Despite a tough year for the grizzly bear population in the Idaho-Montana-Wyoming recovery region, the government's grizzly recovery coordinator says specialized hunts for nuisance bears are under review.
Chris Servheen of the U.S. Fish and Wildlife Service said the hunts would be rarely authorized but would give hunters the chance to bag grizzlies that would have been trapped or removed from the wilds anyway.A similar nuisance grizzly hunt is on the books in Montana, Servheen said in explaining the latest version of the recovery plan in Idaho Falls.
Eight grizzlies have been lost so far in 1990, one of the worst years in the Greater Yellowstone Ecosystem. Four were shot by hunters, and the death rate has left bear experts puzzled and alarmed.
Some believe the death rate could delay recovery of the Yellowstone grizzly population, estimated at no less than 200 bears. The grizzly is listed as a threatened species under the federal Endangered Species Act.
With local public pressure to balance the grizzly recovery against other land uses from ranching to recreation, bear managers seemed to have little interest in making major policy changes.
"I don't know what we'll do," Servheen said. "I don't expect any closures of any areas" to hunting.
But hunters may need to be better educated about grizzlies, he said. One bear shooting appears to have been in self-defense, he said, but in at least two cases, hunters seemed to have stumbled upon a sleeping bear and shot at close range.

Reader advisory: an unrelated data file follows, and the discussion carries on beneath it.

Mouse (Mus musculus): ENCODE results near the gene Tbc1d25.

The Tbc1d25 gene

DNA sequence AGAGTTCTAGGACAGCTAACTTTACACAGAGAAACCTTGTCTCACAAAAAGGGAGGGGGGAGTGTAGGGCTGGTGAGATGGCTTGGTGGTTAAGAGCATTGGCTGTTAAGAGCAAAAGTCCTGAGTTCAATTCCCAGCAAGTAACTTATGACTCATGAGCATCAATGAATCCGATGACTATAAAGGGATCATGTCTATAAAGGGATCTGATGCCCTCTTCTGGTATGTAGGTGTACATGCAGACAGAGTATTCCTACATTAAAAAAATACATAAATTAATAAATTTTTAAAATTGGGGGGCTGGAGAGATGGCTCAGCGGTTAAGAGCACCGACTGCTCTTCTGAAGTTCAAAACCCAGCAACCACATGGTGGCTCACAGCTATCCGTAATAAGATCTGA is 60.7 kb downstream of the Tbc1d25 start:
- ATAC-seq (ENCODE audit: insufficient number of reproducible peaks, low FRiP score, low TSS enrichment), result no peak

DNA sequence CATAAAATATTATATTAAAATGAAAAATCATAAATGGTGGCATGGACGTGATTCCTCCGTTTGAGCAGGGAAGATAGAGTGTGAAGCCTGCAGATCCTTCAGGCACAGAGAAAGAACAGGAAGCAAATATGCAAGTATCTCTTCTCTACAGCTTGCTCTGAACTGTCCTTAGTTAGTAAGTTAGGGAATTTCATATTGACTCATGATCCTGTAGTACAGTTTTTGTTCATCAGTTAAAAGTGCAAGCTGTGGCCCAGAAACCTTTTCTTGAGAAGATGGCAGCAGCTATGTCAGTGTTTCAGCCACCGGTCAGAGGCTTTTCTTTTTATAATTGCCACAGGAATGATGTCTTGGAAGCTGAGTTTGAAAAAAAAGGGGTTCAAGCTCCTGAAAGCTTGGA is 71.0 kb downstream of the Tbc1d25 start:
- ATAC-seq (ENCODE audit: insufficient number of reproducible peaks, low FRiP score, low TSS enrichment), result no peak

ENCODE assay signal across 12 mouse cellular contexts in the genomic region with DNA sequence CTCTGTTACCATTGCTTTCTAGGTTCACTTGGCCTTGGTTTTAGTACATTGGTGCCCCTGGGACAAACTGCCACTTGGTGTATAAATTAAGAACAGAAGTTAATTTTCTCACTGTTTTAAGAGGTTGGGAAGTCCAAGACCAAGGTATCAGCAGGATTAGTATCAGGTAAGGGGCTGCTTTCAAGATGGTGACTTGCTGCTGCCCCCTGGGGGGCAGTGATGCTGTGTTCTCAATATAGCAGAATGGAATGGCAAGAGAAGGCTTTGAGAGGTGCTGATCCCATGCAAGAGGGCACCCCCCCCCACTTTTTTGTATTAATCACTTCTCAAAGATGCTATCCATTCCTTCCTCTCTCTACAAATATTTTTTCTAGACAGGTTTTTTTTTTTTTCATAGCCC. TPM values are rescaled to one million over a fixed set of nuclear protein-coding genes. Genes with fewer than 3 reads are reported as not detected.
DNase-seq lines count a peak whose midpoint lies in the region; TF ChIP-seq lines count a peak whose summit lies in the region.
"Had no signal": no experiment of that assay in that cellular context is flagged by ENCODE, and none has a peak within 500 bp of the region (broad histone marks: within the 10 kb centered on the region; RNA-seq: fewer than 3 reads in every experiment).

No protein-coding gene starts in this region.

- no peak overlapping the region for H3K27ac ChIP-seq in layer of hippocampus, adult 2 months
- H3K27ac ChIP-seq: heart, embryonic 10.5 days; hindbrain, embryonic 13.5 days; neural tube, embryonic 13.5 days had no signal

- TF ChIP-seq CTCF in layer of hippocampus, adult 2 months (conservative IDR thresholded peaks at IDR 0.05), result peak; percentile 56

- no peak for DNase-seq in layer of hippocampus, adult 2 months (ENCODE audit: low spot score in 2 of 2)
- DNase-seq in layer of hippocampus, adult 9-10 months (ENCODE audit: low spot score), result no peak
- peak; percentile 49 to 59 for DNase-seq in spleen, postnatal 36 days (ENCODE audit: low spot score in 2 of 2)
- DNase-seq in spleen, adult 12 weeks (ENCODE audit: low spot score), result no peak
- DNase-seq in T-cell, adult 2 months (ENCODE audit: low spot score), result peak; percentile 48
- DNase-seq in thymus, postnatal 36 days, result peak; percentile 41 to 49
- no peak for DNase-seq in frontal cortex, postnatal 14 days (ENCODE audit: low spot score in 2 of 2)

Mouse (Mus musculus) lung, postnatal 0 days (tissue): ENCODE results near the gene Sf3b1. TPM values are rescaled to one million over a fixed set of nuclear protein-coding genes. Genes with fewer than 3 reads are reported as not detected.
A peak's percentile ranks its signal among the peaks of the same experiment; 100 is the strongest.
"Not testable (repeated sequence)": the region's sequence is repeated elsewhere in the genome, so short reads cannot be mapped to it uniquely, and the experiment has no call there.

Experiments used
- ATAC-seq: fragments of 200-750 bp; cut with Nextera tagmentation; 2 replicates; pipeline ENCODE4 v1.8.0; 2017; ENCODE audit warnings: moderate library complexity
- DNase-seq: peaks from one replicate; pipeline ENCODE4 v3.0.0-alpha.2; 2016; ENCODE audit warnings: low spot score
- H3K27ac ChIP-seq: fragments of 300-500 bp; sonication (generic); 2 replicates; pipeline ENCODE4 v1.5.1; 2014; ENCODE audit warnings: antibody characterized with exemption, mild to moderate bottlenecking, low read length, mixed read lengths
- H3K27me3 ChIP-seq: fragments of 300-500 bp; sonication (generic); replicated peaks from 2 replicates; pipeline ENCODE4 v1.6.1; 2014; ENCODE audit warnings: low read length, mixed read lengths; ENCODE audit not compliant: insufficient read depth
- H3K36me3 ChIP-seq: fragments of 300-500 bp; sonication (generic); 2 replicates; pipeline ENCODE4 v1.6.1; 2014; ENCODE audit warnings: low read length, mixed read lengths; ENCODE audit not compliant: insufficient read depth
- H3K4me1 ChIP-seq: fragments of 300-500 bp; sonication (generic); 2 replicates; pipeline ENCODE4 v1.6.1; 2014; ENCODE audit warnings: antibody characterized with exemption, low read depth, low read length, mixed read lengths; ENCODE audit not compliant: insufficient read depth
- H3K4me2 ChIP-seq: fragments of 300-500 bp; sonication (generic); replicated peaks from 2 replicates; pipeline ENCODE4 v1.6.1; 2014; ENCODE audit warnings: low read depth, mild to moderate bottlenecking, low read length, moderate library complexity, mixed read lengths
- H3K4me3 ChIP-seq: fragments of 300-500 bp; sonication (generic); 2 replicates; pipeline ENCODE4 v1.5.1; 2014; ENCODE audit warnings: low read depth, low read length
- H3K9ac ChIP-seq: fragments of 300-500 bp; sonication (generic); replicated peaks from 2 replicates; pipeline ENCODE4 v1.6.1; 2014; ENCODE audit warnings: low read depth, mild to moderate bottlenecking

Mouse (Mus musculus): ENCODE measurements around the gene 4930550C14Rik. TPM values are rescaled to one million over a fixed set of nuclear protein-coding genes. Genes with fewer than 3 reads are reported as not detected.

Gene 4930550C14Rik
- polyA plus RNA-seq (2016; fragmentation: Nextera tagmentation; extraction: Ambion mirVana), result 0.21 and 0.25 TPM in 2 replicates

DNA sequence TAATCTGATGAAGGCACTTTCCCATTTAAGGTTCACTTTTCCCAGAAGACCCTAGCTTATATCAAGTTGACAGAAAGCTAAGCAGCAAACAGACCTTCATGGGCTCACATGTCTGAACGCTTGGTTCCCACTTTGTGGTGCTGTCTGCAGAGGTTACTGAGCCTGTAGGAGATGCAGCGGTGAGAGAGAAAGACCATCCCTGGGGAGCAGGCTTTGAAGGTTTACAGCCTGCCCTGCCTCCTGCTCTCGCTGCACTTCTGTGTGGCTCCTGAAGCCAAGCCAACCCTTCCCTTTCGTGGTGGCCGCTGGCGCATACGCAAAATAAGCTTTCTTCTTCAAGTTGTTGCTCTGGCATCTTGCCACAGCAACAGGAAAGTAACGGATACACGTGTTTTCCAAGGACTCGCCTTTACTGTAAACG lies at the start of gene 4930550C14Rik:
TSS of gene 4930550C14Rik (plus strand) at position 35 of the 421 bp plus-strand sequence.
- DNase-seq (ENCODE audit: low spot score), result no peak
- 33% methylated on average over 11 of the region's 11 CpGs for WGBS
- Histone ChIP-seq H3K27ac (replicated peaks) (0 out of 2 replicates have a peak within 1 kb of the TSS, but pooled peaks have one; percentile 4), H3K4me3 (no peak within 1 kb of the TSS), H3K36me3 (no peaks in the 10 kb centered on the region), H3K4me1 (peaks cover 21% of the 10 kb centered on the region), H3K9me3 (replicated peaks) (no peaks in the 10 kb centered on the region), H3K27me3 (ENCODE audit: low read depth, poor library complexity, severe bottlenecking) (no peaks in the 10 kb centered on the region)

"In two of the cases the bear wasn't trying to hurt anyone at all," Servheen said. "It was trying to get the heck out of there."
The U.S. Fish and Wildlife Service is putting together a task force to look at the mortality rate and determine if there is a possible cause that has been overlooked, although Servheen speculated that it might just be random.
Some controversy has arisen over the removal of a grizzly from Yellowstone National Park's Lake Hotel area this summer.
The grizzly sow with cubs had been fishing for spawning cutthroat trout along a tributary of Yellowstone Lake before it was trapped and shipped to a research lab in Washington state. While it wasn't killed, the bear was labeled a mortality since it was removed from the ecosystem.
"It was doing exactly what it should be doing. The problem was it was doing it in view of people," said Marv Hoyt of Idaho Falls, a member of the Greater Yellowstone Coalition. "Why don't we manage people more effectively?"
Servheen said the bear had to be removed to avoid a dangerous conflict with visitors since she would inevitably have attacked someone in defense of her cubs.
"We could not allow that to happen," he said, maintaining part of the problem is the fact that the century-old Lake Hotel was built in prime grizzly habitat.
"You're talking about a 100-year-old hotel. It can't be moved," Servheen said. "Admittedly, if you had to build it today you wouldn't build it there."